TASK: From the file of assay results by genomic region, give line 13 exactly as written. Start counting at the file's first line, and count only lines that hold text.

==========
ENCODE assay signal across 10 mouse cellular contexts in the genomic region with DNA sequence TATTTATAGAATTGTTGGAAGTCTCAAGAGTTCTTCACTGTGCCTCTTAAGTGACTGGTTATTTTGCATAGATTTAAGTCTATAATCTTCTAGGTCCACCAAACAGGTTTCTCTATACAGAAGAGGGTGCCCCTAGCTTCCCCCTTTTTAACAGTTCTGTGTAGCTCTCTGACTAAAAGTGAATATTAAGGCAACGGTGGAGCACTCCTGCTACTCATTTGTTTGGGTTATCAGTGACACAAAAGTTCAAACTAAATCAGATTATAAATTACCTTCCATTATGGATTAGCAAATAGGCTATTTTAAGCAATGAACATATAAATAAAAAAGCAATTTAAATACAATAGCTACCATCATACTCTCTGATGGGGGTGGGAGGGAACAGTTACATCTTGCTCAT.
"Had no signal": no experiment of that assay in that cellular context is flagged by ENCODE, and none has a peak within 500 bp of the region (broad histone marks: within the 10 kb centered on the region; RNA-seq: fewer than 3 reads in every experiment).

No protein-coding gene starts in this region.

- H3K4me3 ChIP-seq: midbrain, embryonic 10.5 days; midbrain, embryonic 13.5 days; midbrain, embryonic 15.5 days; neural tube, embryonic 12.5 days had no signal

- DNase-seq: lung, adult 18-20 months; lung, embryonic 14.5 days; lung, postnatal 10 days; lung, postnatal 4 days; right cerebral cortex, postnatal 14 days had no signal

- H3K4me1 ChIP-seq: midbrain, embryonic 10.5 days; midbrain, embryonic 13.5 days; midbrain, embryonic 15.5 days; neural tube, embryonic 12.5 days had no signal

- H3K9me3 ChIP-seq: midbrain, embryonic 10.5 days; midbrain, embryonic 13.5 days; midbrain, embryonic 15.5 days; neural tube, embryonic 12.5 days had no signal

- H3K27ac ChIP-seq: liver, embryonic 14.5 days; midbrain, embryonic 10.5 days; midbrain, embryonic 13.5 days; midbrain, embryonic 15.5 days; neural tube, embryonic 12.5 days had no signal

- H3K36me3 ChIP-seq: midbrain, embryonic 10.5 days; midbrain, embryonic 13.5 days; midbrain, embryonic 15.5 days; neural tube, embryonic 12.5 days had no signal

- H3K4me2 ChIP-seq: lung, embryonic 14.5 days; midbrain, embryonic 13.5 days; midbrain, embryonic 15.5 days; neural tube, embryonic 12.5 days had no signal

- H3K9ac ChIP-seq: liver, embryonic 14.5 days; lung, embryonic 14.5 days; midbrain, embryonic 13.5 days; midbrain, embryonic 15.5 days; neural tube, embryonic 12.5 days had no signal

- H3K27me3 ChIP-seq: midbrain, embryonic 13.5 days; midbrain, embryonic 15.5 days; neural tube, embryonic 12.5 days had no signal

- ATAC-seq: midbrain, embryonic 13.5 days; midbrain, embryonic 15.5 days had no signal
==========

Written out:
- ATAC-seq: midbrain, embryonic 13.5 days; midbrain, embryonic 15.5 days had no signal